The poet Marie Ponsot has always written at the top of her talent, which is at the top of the art. From the outset, she has imagined the making of a poem in its fullest sense. A poem for Ponsot is an object of sight and of sound, of thoughts and of feelings, a created field of interacting language and themes, composed of various voices and tones of voice. Ponsot requires that we pay the closest attention to every level of language in a poem: syllables, words, lines, sentences, spacing on the...
The remainder of this article is only available to paid subscribers.
Print subscribers to Commonweal are entitled to free access to all premium online content. Click here to purchase a print subscription, or if you’re already a print subscriber, register now for premium access.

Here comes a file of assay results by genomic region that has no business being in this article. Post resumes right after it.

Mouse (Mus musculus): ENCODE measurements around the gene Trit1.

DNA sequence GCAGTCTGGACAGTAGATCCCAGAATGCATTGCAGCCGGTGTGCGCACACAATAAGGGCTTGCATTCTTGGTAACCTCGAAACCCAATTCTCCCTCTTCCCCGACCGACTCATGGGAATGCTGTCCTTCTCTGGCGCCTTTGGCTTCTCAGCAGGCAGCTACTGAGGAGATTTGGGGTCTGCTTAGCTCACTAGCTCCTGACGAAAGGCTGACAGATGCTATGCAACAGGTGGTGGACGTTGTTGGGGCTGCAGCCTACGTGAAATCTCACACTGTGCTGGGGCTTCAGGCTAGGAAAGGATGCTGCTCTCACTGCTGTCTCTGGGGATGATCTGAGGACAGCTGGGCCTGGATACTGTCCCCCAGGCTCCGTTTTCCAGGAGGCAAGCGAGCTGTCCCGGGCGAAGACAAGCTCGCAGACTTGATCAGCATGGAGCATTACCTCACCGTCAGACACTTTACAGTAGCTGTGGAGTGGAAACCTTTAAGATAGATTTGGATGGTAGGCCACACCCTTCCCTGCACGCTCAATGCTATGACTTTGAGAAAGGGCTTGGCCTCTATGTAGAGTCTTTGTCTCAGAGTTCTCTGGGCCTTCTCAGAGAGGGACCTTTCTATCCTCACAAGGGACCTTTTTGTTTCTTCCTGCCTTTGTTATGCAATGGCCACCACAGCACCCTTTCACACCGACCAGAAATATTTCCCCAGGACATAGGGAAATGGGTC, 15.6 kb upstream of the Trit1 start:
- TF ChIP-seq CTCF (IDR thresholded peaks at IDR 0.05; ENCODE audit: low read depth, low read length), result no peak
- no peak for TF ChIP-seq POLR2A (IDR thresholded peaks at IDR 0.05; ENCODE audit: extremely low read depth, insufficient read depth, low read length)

Online-only subscriptions provide access to all premium online articles for just $34/year or $2.95/month. Click here to subscribe.
Lawrence Joseph is Tinnelly Professor of Law at St. John’s University School of Law. His most recent books of poems are Into It and Codes, Precepts, Biases, and Taboos: Poems 1973–1993 (Farrar, Straus and Giroux). His The Game Changed: Essays and Other Prose will be published by the University of Michigan Press in 2011.